Ansari was arrested; he completed a life sentence for the Mumbai bombings three years ago, but remains in jail as he is being tried for earlier attacks in Uttar Pradesh. He was born in 1952; his life could well end in prison.
Road to Pakistan
The Lashkar-e-Toiba first made contact with the Mumbai cell in December 1991, according to Ansari’s testimony to police, through Abdullah Shirazi, a Pakistan-origin jihadi who was being treated in Mumbai for bullet injuries sustained in Kashmir. Shirazi invited them to send recruits for training, but the plan went nowhere. In 1993, though, Ghauri and Karim separately made their way to Pakistan to obtain training and resources.
Later that year, Karim held the first of a series of meetings with Lashkar chief Hafiz Saeed, seeking help, as he put it in one interview with police, for suffering Muslims in India. Saeed offered him an opportunity to train at a Lashkar-run camp in Afghanistan’s Kunar. The by-now-portly Karim, though, returned halfway.
In August 1994, Karim moved to Pakistan — now an honoured guest of the Lashkar. The Lashkar set up a full India wing, commanded by Azam Cheema, which dispatched Salim Junaid, a Lashkar veteran, to set up an undercover cell in Hyderabad. He would die in an encounter with police — as would Ghauri, who came back to found his own group, the Indian Muslim Muhammadi Mujahideen.
Karim’s relationship with Saeed eventually deteriorated over battles for control of the Indian jihad. He publicly complained that the Lashkar leader had embezzled Rs 5 crore raised for jihad. The spat led to a run-in with the Inter-Services Intelligence Directorate, who investigated Karim on suspicion of being an Indian agent. Karim retired, and set up property and perfume businesses. Arrested last year, now 73 and ailing, he could be heading for the second burial of his life in Tihar.
His ideas, though, fuel a new generation, forged in the crucible of the 2002 violence in Gujarat. This new generation includes men such as Feroze Abdul Latif Ghaswala, who, like Abdul Karim, had relatives slaughtered during the violence.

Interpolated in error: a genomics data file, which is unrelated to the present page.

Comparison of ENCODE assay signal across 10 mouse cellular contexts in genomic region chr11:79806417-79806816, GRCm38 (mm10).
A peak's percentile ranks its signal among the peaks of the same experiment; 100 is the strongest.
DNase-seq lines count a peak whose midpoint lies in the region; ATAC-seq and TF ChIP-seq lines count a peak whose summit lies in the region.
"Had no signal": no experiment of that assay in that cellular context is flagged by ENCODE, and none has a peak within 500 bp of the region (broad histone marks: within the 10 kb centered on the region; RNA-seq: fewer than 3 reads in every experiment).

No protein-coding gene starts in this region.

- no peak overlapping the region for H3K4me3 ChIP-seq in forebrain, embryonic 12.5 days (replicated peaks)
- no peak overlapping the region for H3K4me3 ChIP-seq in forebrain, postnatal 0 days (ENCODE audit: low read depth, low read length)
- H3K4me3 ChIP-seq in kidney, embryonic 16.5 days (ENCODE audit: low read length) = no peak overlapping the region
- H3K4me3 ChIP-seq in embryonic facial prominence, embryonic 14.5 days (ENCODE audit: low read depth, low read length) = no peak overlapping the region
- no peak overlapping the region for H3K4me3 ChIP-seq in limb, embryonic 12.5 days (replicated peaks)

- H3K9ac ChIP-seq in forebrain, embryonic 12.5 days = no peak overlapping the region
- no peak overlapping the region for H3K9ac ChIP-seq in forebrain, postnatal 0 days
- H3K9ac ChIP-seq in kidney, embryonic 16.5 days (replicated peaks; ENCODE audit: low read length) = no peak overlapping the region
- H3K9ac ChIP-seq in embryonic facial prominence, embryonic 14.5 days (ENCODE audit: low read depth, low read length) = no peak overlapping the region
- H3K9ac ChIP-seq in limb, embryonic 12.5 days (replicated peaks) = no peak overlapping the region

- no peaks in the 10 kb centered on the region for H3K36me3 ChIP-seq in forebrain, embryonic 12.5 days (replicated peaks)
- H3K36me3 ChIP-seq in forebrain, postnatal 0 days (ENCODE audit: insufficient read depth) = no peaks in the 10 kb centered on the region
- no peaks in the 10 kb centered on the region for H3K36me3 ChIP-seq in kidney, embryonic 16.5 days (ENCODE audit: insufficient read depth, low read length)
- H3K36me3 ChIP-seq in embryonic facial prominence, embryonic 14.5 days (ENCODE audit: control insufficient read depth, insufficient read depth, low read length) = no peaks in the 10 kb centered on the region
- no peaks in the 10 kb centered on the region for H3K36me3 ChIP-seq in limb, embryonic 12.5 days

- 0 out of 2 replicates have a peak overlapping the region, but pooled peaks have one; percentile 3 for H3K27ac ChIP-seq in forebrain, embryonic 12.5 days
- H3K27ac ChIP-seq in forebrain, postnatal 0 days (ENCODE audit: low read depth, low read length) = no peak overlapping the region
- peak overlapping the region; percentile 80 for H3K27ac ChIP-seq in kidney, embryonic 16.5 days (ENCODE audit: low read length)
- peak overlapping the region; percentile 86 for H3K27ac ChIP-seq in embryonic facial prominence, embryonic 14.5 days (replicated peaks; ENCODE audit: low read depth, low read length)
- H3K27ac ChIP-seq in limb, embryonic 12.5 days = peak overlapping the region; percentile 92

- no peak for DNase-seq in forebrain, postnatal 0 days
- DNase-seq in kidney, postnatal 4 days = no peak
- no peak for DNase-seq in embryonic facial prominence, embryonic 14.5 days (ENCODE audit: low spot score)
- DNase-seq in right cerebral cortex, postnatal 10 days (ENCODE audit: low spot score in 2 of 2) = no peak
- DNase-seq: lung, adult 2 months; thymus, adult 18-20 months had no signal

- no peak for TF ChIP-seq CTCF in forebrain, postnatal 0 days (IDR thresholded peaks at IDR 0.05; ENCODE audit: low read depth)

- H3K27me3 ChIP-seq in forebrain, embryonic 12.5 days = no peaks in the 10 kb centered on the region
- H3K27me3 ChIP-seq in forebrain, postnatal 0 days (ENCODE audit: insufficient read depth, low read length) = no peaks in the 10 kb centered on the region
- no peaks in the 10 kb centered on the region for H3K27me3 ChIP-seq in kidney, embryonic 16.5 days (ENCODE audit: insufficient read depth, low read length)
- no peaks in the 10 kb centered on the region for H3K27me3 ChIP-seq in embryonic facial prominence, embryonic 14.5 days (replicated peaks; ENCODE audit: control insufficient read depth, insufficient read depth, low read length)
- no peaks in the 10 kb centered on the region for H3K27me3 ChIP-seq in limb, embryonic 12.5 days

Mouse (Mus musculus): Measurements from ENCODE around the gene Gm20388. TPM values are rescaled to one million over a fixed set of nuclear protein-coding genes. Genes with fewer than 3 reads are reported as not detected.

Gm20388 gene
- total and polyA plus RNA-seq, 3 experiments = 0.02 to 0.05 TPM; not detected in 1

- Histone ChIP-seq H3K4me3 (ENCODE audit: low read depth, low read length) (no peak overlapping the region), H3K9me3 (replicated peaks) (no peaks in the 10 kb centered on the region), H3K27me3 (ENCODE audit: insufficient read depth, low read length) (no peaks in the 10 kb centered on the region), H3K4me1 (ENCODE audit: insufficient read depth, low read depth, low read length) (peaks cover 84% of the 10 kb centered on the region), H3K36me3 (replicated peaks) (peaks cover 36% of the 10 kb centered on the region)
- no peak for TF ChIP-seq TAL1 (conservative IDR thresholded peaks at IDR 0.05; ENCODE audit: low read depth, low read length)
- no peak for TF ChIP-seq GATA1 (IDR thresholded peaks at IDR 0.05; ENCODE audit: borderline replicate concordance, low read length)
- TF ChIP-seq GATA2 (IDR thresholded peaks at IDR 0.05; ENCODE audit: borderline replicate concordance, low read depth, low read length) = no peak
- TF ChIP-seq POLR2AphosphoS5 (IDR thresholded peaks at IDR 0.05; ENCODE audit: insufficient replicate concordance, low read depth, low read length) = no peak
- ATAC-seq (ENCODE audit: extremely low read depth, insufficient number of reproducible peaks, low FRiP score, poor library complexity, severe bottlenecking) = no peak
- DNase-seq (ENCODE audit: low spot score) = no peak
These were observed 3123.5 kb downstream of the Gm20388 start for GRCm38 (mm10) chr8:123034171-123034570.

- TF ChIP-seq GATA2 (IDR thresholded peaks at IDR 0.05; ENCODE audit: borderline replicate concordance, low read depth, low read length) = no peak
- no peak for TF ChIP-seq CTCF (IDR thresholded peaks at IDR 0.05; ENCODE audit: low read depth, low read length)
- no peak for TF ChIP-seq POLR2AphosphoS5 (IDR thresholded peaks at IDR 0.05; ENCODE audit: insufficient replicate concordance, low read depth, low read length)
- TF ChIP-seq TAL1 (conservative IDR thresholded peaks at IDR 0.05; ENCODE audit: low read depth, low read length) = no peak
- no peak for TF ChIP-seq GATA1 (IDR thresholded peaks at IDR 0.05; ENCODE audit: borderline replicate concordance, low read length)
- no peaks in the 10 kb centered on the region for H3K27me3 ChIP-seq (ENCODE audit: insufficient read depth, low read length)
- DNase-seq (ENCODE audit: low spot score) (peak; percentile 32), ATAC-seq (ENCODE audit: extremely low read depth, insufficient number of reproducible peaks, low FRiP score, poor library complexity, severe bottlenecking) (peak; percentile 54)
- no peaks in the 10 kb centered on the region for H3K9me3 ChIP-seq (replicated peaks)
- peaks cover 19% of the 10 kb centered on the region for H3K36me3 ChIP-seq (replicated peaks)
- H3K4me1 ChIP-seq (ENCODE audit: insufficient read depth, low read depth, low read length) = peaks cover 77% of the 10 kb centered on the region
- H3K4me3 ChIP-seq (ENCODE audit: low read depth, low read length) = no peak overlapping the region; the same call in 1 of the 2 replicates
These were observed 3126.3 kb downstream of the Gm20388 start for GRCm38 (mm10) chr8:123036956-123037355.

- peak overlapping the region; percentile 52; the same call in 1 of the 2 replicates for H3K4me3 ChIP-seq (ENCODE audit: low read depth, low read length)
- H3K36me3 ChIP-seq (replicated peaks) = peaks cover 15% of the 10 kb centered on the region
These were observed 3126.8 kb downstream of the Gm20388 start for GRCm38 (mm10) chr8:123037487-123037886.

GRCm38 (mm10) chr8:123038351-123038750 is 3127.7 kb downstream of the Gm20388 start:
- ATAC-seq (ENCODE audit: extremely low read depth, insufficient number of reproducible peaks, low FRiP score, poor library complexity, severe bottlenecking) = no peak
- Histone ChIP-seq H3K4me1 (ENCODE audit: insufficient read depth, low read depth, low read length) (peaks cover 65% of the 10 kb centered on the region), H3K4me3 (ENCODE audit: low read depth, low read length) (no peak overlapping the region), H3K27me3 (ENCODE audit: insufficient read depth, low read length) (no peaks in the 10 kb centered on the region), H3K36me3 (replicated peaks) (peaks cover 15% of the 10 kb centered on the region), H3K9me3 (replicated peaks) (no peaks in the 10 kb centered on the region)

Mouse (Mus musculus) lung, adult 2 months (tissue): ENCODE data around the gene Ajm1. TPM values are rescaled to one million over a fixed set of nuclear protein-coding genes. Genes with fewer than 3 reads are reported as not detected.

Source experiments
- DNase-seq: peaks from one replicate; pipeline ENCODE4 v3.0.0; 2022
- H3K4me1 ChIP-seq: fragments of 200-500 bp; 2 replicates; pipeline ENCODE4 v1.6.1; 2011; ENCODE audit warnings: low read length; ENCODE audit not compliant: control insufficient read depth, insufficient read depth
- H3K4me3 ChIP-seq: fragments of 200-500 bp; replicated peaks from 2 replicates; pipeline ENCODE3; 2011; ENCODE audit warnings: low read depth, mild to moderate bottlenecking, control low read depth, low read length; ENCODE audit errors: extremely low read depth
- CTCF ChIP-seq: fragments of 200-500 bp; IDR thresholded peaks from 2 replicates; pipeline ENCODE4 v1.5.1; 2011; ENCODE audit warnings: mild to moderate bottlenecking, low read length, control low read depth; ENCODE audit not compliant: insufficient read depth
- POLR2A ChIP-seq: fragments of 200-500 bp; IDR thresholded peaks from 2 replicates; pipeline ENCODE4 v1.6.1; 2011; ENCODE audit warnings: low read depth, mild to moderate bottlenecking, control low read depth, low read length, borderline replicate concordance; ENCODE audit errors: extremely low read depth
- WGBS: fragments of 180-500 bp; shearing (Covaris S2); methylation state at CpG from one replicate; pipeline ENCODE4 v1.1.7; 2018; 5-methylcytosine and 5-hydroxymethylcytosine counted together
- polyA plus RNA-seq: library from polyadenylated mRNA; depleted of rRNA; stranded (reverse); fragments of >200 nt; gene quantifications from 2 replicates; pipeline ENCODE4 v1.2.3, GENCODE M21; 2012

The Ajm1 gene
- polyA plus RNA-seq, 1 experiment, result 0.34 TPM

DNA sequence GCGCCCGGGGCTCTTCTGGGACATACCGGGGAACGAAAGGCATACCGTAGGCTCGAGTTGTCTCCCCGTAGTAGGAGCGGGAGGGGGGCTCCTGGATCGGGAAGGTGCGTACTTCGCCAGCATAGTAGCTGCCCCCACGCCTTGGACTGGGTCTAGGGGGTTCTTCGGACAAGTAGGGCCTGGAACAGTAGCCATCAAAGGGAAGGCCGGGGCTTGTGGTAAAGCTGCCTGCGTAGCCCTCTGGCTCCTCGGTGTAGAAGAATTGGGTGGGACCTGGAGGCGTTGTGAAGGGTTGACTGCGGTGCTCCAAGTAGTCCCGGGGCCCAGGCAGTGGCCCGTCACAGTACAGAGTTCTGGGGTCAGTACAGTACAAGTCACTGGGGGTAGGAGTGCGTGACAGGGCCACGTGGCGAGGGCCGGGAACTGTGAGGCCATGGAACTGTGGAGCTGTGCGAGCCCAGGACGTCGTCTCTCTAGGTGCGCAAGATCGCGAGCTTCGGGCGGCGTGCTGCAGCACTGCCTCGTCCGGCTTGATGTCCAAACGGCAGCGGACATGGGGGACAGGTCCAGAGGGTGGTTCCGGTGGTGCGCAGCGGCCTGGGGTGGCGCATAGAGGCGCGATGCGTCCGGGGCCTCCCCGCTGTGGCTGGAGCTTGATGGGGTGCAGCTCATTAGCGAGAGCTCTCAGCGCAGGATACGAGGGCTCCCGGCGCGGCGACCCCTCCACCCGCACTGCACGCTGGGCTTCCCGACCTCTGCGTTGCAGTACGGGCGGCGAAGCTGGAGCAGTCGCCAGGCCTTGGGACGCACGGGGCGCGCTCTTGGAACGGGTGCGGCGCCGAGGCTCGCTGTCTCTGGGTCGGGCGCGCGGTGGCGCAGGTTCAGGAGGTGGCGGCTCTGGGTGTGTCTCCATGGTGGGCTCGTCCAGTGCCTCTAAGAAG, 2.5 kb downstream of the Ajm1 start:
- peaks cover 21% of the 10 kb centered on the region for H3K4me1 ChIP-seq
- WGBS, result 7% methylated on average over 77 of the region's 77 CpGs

Words That Sparked the Ideas
By Praveen Swami
December 16, 2014
He’s almost unknown outside the sprawl of closed-in lanes that run through Saidabad —once home to Hyderabad’s elite, now a run-down lower-middle-class ghetto. From his spartan room in the seminary he runs, Abdul Aleem Islahi’s words, however, have fired the imagination of many young Indian radicals. Breaking with the Jamaat-e-Islami for what he saw as its accommodationist posture during the Ram Janambhoomi movement, he inspired many of the young radicals who set up the Indian Mujahideen. He has never advocated violence — but his books are a map to their minds.
In Taqat ka Istemal Quran ki Raoshni Main [‘The use of violence, in the light of the Qur’an’], an angry polemic, Islahi asserts that “war has been ordained against those who meet three conditions until they pay jizyah [a tax on religious minorities]: do not profess faith in God and Day of Judgment; do not accept as haram [forbidden] what God and his Prophet have declared haram; do not accept Islam as their religion”. It is, Islahi argues, “the duty of Muslims to struggle for the domination of Islam over false religions, and to subdue and subjugate infidels and polytheists”.
He concludes: “If the British nation can give in to the freedom fighters and a super power like Russia can surrender before the Afghans, why should we believe that Indian Muslims cannot succeed?”
In Nizam Khilafat-wa-Emirat, a disquisition on Islamic law on political power, Islahi argues that the practice of Islam cannot but be incomplete in a secular political order. Living under Muslim personal law “may be acceptable to God for the moment in view of our compulsion to live under a system of unbelief. However, we should not forget for a moment our goal of establishing an Islamic system of Khilafat and Emirate”.
He recruits the authority of the 13th-century theologian Taqi ad-Din Ahmad ibn Taymiyyah — pulled to centre stage by Salafi-jihadist ideologues in the last century. Taymiyyah, he notes, “had issued the fatwa for those lands under the rule of infidel Tartars that the Muslims there should not remain contented eternally with this change”.
Thus, he goes on, “Indian Muslims had, and even today have, only two options. They should either form a Jamaat [a collective decision-making body for their affairs] or Emirate and fulfil their communal duties — or migrate. The third way of living permanently and happily under a rule by infidels and polytheists is not at all acceptable”.
The arguments Islahi made have acquired new resonance in recent months, as Islamic State’s forces have occupied growing swathes of territory in Iraq and Syria. In its August 25 issue, the Jamaat-e-Islami bi-weekly newspaper Dawat called on Indian Muslims to support Islamic State, arguing that this was a religious obligation.